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Legislative Assembly for the ACT: 1999 Week 1 Hansard (17 February) . . Page.. 199 ..

Mr Berry: Ha, ha!

MR MOORE: What the Assembly needs to know is that that process is well under way. Mr Berry is guffawing. This is the Mr Berry who, with every single budget brought in, had a blow-out. Now, it was not just an ordinary blow-out; his blow-outs were in the cash system, they were cash blow-outs. Remember, the information that he provided and was provided under Labor governments was not accrual information and therefore, of course, did not take into account the fact that they could let maintenance go and let a series of other things go. Still, every single budget that he brought in was a blown-out budget.

Even though these things will take a long time, the community would expect me and this Assembly should expect me to take strong and swift action to begin the process. I have done that. I have taken strong action; I have taken swift action. The new chief executive officer, Mr Rayment, and his team have been engaged for the last three weeks in a process of soul-searching. They are looking at their own operations, their core needs, their performance. There are strong indications to me that the ideas that they are putting up to address the hospital problems are ones that are thoughtful and are beginning to work. What must follow is action, and it does take strong action. Now, together, we can tackle the projected $10m operating loss.

However, disruption of the difficult reforms being developed within the hospital by political point-scoring that is not based on facts will not help. The point-scoring is about short-sightedness, it is about arrogance, it is about short-term political gain instead of the general view. The reforms are about control of the hospital budget so that it does not blow out in the long term and that we get long-term structural change.

I would like to move to the second point in the motion, that is, waiting lists and waiting times. We were provided with a copy of the motion - and I thank you for that - prior to going on the radio last night to deal with this issue. The copy of the motion addressed, as it ought, waiting times. Obviously, it became inconvenient to deal with waiting times because you can always get much more political mileage from waiting lists; so the motion that appears on the notice paper today deals with waiting lists rather than waiting times. Waiting lists are amalgamations of individual surgeon's lists within each specialty. They are not a particularly useful measure, because they result from demand and other factors that are totally beyond the control of the health system. Waiting times, of course, are far more important as they measure how much delay each patient is enduring, and they much more directly measure performance. It is very interesting that Mr Stanhope did not want to deal with the real issues of how long people are waiting, not for non-clinically-indicated circumcision, non-clinically-indicated plastic surgery or non-clinically-indicated breast reduction, for example, but for category one and category two treatment.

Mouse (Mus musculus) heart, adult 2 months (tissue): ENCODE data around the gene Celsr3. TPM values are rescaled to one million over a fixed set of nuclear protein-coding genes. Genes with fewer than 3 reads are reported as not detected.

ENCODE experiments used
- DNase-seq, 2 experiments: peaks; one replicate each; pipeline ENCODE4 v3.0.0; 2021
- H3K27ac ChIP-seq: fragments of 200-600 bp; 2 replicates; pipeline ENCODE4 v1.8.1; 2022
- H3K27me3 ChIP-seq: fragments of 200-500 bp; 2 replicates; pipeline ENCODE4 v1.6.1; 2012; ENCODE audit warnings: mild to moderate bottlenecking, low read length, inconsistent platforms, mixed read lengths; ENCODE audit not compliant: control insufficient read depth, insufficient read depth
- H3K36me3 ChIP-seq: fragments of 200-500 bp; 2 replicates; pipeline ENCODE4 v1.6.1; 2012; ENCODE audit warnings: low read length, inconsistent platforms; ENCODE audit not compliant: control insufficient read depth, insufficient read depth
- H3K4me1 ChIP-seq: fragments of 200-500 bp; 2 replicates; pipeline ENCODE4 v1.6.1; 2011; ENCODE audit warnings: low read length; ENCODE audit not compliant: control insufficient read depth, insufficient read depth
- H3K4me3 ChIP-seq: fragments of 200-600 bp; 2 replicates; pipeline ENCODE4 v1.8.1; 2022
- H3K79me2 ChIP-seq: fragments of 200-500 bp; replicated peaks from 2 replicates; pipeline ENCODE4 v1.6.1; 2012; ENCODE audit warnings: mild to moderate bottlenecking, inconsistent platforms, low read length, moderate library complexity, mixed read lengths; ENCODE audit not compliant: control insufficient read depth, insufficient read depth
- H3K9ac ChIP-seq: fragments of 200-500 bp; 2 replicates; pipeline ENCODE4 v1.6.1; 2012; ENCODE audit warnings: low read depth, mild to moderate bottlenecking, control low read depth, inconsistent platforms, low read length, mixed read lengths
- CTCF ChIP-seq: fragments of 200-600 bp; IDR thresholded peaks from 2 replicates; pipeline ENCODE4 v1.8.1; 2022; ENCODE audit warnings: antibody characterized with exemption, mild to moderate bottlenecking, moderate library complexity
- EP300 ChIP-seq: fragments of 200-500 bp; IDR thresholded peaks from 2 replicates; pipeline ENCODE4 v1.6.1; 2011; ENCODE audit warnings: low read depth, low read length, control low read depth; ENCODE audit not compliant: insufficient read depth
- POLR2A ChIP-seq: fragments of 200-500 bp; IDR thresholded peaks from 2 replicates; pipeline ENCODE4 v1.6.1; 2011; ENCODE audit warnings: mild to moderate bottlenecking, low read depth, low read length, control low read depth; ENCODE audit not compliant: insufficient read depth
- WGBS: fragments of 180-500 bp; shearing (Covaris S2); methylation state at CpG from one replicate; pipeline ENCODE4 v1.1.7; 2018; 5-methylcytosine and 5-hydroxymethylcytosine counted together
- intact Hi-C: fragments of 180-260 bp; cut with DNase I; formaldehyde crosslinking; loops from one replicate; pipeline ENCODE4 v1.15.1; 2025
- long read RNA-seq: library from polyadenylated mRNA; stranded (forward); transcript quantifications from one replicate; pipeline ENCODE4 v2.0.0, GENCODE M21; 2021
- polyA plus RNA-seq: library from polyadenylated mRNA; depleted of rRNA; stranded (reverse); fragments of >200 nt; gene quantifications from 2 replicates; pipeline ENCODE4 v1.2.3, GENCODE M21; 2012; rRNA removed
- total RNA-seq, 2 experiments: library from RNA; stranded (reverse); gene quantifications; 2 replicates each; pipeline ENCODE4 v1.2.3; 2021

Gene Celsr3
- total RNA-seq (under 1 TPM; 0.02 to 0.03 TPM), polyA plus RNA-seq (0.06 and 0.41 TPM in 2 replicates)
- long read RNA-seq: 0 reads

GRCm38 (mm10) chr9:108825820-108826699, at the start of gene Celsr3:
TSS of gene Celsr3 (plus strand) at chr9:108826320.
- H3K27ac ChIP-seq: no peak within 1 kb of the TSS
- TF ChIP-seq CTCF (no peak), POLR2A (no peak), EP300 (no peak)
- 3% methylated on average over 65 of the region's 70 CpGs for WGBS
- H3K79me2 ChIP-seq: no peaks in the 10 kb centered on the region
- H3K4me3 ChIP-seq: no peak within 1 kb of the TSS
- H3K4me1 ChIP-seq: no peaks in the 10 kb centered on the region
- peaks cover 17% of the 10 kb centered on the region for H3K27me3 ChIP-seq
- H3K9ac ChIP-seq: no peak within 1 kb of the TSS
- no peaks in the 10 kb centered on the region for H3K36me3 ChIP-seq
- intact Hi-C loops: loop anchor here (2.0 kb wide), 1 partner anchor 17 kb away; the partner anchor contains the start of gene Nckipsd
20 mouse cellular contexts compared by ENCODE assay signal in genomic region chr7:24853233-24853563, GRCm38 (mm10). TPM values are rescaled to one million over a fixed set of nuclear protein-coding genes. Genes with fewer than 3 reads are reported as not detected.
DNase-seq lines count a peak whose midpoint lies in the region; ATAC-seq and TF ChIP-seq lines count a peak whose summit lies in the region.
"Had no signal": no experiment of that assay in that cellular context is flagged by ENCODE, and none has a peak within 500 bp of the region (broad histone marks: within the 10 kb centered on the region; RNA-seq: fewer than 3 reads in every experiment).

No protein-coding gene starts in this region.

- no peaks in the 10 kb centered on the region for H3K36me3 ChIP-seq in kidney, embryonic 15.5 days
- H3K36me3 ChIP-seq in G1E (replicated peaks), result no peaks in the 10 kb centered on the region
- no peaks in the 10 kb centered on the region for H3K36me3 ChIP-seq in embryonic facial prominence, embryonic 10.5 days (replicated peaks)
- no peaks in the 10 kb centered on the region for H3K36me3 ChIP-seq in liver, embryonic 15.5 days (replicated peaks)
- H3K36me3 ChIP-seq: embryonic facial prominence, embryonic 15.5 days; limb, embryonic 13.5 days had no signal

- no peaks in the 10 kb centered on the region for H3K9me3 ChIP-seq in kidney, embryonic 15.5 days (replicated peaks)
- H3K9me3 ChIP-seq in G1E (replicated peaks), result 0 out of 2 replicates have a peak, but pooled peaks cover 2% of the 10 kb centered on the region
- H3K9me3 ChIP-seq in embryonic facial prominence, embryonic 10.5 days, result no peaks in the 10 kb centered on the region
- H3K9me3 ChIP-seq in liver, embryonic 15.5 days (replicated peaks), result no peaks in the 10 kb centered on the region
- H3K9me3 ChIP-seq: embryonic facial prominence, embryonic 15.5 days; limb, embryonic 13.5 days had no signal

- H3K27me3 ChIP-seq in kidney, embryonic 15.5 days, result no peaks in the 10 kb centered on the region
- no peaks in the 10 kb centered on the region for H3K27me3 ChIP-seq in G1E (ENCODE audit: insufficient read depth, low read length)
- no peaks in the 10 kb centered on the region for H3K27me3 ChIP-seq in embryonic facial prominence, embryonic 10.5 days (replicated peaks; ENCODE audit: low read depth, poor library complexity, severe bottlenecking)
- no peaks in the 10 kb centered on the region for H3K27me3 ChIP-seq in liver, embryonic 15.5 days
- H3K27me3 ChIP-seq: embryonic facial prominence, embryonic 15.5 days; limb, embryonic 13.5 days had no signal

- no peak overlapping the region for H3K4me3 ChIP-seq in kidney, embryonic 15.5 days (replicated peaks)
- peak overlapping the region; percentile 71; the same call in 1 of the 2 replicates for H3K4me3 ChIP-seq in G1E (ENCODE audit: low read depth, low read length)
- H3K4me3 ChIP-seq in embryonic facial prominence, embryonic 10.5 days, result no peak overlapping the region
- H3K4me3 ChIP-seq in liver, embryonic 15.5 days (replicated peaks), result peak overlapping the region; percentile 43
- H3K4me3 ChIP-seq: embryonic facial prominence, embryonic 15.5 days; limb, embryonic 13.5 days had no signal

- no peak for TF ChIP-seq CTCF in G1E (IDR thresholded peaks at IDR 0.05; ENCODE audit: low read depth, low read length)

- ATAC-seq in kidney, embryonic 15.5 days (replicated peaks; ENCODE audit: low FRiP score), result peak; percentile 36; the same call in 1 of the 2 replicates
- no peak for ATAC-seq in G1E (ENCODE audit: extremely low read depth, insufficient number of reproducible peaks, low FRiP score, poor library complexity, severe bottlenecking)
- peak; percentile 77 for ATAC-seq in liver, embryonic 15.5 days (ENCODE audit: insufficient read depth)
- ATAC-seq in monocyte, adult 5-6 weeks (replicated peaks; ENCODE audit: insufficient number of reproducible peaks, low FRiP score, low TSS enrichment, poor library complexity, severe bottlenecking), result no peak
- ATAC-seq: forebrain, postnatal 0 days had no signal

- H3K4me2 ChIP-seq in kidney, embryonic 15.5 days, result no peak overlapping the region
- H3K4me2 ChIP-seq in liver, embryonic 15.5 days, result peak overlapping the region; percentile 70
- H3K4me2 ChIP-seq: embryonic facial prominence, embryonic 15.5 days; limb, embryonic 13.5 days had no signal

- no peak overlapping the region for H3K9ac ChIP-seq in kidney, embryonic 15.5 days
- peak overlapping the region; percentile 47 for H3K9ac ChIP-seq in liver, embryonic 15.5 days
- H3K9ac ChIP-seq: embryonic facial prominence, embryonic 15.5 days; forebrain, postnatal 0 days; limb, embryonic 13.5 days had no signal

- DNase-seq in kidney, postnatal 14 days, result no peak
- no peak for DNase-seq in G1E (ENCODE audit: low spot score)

Mr Berry: You trivialise serious matters.

MR MOORE: I hear carping again from Mr Berry, who, do not forget, presided over four years of health blow-outs and four years of increasing waiting lists. Perhaps he did put the argument about waiting times. I think it is really important to understand that an increase in the waiting lists is not a measure of performance. So, what is a measure of

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